Rapier and Spearhead
At Mount Gabriel, Co. Cork, a wooden pick, shovel, stone mauls and tapers of resinous wood to provide light were among the equipment found in mines dated to the Early Bronze Age. The earliest metal objects produced in Ireland were flat axes of pure copper that could be cast easily in single-piece stone moulds and hardened by hammering. Later, these were replaced with two-piece stone moulds, allowing for the making of tools and weapons of increasing complexity. A further development was the process of mixing copper with tin to produce bronze. Other products included knives, daggers, sickles, awls, spearheads, razors and halberds (a dagger-like blade attached to a long wooden pole).
The earliest metalsmiths were buried in megalithic monuments known as wedge tombs. However, around 2200 BC these began to be replaced by separate burials of one or more persons either in simple pits or in stone-lined graves known as cists that are sometimes found clustered in cemeteries. In keeping with earlier burial practices, the remains were cremated, but in a new development, unburnt bodies were also interred, usually in a crouched position. Highly decorated pots known as Food Vessels and – very occasionally – other personal possessions accompanied the dead. Gradually, cremation became popular once more, and the burnt bones were placed in large decorated pots called urns, which were inverted in the graves. Different types of urns – Vase, Encrusted, Collared and Cordoned – were used, and in some cases, Food Vessels and tiny vessels called Incense Cups were placed with them, accompanied occasionally by daggers, beads, pins and ceremonial stone battleaxes.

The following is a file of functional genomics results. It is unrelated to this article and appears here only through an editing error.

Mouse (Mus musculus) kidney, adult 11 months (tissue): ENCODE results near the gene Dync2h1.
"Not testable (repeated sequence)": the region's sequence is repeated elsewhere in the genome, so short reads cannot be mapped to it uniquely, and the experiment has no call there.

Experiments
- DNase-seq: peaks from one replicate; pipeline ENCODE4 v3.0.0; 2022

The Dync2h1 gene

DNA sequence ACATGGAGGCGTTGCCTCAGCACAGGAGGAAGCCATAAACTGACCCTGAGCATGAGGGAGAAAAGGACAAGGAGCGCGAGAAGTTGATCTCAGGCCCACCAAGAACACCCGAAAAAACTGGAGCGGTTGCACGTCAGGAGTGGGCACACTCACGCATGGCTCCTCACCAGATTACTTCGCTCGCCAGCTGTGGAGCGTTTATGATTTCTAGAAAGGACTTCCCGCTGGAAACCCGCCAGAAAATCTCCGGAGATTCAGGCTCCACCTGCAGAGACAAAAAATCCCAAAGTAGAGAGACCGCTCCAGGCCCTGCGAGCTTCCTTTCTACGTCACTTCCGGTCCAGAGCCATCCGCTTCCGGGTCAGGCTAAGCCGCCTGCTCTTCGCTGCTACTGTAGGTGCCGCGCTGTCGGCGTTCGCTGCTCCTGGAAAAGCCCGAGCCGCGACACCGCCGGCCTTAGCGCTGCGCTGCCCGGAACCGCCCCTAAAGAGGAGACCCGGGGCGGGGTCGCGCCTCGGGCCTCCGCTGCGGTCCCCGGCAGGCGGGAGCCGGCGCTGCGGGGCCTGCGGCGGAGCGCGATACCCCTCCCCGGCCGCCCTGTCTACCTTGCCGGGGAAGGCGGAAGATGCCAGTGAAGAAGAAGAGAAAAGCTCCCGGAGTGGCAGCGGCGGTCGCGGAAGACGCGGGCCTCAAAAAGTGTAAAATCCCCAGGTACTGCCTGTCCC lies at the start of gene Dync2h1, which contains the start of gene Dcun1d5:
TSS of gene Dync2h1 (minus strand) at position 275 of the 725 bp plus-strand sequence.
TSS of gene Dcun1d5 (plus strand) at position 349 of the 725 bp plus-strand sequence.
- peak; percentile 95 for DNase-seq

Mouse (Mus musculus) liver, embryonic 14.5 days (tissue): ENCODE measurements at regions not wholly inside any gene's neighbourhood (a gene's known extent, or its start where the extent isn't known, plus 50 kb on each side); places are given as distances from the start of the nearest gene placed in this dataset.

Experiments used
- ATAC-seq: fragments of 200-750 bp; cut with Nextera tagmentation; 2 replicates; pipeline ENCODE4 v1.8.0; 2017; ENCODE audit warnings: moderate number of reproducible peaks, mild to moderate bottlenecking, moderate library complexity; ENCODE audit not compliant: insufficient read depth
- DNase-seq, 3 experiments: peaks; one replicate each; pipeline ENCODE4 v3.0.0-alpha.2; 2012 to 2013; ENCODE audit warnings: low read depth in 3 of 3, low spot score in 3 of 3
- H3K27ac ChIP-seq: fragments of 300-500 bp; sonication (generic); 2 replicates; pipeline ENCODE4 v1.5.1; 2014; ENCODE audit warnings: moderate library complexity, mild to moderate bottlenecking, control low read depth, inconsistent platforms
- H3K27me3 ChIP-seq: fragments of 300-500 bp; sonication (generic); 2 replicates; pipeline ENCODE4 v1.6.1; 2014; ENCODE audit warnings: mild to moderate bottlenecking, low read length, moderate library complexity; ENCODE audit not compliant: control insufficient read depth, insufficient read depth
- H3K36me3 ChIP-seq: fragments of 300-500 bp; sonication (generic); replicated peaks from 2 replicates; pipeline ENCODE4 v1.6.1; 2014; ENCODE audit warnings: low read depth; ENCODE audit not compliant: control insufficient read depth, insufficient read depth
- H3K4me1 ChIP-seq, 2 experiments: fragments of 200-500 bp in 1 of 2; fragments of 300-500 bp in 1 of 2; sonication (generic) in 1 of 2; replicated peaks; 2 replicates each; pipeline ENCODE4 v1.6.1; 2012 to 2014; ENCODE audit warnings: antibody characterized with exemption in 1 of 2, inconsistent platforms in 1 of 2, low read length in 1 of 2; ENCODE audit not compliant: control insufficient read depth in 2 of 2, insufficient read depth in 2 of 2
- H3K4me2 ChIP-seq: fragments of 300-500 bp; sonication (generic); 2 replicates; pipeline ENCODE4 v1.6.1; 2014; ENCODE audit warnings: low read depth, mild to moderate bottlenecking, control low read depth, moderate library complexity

From about 1200 BC, climatic deterioration and other factors resulted in a period of development and innovation. The dead were cremated and sometimes placed in undecorated urns, often buried at the centre of small ring ditches. Metalsmiths made spearheads, rapiers, axes of a type known as palstaves and a range of smaller tools. After 900 BC the production of large numbers of weapons, especially swords, and the deposition of hoards suggest a period of violence and uncertainty. Other weapons and tools were produced including shields, cauldrons, spears and axes as well as tools such as chisels, gouges, punches, tweezers, sickles and knives. Bronze horns were cast in moulds and these are among the oldest known musical instruments from Ireland. Crude, coarsely-made pottery was used for cooking, storage and as containers for the cremated bones of the dead. Wooden trackways were constructed across bogs, and at Doogarrymore, Co. Roscommon, two wooden wheels from a cart used in the 400 BC were found in association with such a trackway.